- PROVIDER RELIEF LOOK-A-LIKE FUND FOR RURAL PROVIDERS
The Coronavirus Aid, Relief, and Economic Security (CARES) Act, passed in March 2020, established the Provider Relief Fund (PRF) to reimburse providers for COVID-19-related expenses and lost revenues. To date, $178 billion has been appropriated to the fund. Approximately $153 billion has been allocated to providers, and about $25 billion remains to be allocated. This $25 billion does not account for PRF distributions that have been or may yet be returned to the US Department of Health and Human Services (HHS) by recipients that rejected the financial support, so the actual amount remaining could be larger. The remaining funds are subject to spending limitations for providers for the second half of 2020 and the first quarter of 2021 due to provisions in the appropriations bill passed at the end of 2020.
- FUNDING FOR MENTAL HEALTH AND SUBSTANCE USE DISORDERS
Mental health remains a serious concern during the COVID-19 pandemic. Studies have shown increases in suicide, opioid addiction and other mental health crises. The bill allocates $3 billion for block grants to state and local government entities to address mental health and substance use disorders, as well as additional funding for behavioral health workforce education and community-based behavioral health services.
- RURAL HEALTHCARE GRANTS
The COVID-19 pandemic has financially affected rural providers in particular. While a portion of the pandemic relief fund was allocated specifically to providers in rural areas, many believe more support is needed.
HHS and Congress provided waivers and flexibilities related to telehealth services during the pandemic. These have allowed a significant expansion of telehealth use, increasing access for patients and giving providers additional means to ensure continuity of care while the pandemic limits in-person visits. These flexibilities have also allowed providers to use new, innovative ways to treat patients with mental and behavioral health issues, as well as chronic conditions such as diabetes and hypertension.Stakeholders have emphasized the importance of maintaining these flexibilities beyond the pandemic. The waivers are tied to the authority provided through the Public Health Emergency (PHE), however. In order to stay effective, the PHE must be renewed by HHS every 90 days. While the current PHE declaration runs through April 20, 2021, the Biden Administration has indicated that it likely will extend the PHE through the end of 2021. Stakeholders are hopeful that Congress will make permanent some of the telehealth waivers before the end of the year.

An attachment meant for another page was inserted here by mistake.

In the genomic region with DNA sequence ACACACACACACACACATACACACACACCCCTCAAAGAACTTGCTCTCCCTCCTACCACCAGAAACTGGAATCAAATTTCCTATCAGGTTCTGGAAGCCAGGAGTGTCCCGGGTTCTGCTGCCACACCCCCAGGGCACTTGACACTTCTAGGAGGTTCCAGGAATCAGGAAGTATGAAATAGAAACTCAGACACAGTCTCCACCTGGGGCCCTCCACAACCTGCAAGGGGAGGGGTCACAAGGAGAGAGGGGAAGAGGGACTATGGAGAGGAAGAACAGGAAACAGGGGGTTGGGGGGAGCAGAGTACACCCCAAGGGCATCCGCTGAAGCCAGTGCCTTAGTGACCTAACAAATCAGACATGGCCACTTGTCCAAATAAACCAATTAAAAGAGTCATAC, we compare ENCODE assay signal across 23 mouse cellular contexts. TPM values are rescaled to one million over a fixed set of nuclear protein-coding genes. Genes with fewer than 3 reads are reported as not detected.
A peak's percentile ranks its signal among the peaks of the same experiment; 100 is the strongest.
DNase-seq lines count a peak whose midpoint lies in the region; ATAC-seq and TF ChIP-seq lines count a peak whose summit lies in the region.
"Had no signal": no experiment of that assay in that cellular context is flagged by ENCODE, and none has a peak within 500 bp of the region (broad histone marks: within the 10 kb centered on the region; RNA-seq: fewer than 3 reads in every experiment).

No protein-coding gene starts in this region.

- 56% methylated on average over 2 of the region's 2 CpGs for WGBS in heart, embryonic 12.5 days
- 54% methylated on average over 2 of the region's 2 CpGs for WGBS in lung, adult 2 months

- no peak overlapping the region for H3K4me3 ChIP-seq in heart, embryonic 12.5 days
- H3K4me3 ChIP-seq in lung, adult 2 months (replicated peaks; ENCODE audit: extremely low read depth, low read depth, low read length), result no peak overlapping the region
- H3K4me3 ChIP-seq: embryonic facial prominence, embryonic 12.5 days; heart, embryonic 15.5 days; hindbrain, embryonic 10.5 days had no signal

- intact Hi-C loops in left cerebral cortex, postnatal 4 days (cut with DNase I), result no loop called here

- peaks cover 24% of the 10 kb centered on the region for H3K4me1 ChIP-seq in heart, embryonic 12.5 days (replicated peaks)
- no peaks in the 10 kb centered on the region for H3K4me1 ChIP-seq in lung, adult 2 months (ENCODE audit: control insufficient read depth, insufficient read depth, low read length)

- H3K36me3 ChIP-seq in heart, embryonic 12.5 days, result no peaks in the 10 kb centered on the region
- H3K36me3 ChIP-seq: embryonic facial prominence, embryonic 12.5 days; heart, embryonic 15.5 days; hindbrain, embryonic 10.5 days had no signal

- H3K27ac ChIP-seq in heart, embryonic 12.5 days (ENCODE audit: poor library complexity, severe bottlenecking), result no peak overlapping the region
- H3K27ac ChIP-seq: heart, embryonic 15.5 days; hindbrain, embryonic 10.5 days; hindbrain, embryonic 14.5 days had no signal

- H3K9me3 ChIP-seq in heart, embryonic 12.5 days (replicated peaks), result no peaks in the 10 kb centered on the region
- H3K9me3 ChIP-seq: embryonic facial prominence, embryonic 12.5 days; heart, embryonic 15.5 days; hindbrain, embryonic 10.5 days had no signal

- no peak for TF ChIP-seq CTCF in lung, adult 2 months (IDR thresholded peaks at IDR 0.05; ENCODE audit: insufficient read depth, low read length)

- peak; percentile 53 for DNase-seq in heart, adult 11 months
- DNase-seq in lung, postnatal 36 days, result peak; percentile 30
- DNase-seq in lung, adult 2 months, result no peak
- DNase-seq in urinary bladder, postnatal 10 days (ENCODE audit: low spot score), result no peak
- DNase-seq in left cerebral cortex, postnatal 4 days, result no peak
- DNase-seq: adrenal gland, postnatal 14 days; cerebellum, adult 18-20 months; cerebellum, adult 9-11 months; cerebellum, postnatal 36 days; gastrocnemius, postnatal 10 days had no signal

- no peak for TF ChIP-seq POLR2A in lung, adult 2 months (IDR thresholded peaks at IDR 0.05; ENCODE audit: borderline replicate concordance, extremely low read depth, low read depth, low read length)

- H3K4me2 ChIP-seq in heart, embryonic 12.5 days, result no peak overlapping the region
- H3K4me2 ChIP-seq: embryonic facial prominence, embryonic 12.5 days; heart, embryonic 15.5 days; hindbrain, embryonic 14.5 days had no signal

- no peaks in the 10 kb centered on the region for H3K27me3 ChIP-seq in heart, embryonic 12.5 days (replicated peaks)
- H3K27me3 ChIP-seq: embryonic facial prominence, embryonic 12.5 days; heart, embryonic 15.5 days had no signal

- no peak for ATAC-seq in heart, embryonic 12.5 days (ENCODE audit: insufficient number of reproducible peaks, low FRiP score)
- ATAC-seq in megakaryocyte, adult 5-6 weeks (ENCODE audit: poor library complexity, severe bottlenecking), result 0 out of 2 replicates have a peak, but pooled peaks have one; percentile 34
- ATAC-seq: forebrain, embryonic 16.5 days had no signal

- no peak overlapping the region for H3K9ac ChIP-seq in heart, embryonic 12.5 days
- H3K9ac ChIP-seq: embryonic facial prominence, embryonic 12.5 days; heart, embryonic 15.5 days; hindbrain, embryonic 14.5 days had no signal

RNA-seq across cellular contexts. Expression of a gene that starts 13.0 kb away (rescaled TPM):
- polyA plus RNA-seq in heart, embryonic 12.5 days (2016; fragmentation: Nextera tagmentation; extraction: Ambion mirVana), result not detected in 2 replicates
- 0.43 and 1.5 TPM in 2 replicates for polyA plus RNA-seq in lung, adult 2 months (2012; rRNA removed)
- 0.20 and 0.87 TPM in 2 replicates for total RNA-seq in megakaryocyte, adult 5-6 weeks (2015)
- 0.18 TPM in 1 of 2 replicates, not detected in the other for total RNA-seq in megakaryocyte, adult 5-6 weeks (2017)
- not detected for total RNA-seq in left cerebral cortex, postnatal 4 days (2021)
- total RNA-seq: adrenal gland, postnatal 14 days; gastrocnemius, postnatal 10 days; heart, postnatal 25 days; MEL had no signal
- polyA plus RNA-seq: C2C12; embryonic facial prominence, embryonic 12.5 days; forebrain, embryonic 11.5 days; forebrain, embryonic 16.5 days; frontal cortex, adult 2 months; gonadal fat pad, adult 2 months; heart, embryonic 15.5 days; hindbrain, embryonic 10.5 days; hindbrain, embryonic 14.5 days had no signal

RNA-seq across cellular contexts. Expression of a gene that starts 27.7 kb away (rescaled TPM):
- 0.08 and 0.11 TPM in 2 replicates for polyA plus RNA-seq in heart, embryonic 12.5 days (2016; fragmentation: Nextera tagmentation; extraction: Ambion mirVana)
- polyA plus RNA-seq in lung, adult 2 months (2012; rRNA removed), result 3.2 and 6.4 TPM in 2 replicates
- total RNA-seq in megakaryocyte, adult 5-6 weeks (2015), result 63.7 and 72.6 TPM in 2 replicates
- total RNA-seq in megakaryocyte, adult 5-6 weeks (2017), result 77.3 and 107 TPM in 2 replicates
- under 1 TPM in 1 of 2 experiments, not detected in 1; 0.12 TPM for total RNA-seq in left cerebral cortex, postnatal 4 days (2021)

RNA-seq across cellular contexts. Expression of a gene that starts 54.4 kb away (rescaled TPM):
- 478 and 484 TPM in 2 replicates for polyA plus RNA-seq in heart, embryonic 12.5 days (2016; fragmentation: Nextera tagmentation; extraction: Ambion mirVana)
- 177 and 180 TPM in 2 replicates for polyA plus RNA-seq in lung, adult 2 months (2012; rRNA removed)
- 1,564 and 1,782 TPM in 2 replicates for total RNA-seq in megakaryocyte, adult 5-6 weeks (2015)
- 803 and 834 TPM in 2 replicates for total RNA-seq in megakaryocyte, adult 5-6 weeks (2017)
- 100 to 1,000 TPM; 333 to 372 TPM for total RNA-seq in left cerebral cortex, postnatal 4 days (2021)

- PAYMENT FOR PHYSICIAN SERVICES
The Consolidated Appropriations Act, 2021, directed Medicare to make a 3.75% positive adjustment to calendar year 2021 physician payments, which was applied to the Medicare physician conversion factor. This provision helped mitigate (but not eliminate) scheduled payment cuts to Medicare physician services for calendar year 2021. The Medicare physician fee schedule is a budget-neutral payment system, and these payment cuts were largely driven by increased spending for office/outpatient evaluation and management services, typically delivered by primary care providers and certain specialty physicians.The 3.75% payment boost was authorized for only one year, which means that physicians will again face reductions in 2022 unless Congress acts. The ARP does not include a fix for this impending payment cut, but stakeholders are urging Congress to act before the end of 2021.
All providers should investigate and be knowledgeable about what provisions within this new law can provide financial support due to the impact of the pandemic on their practice and employees.
At a Glance
Inside the Pandemic Plastic Surgery Boom
What’s Driving People to Get Plastic Surgery Now?
What Would Reimbursing at Medicare Rates Mean?
Cost Savings, but at What Cost to Providers?
Is There a Silver Lining the Pandemic Has Revealed?
There May Be More than One for Healthcare’s Future
Why Haven Healthcare Failed
Changing the System Is Harder than It Appears
Western Kentucky High School Student Aiming for Ortho Surgery Career
Dreams to Work near Hometown
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Contego Solutions, LLC